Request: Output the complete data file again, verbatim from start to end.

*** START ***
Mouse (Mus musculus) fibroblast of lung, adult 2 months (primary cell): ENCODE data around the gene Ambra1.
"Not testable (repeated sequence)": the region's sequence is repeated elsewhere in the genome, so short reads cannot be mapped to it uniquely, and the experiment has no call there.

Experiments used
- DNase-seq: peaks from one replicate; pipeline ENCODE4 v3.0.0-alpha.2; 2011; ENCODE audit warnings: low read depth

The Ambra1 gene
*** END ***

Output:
Mouse (Mus musculus) fibroblast of lung, adult 2 months (primary cell): ENCODE data around the gene Ambra1.
"Not testable (repeated sequence)": the region's sequence is repeated elsewhere in the genome, so short reads cannot be mapped to it uniquely, and the experiment has no call there.

Experiments used
- DNase-seq: peaks from one replicate; pipeline ENCODE4 v3.0.0-alpha.2; 2011; ENCODE audit warnings: low read depth

The Ambra1 gene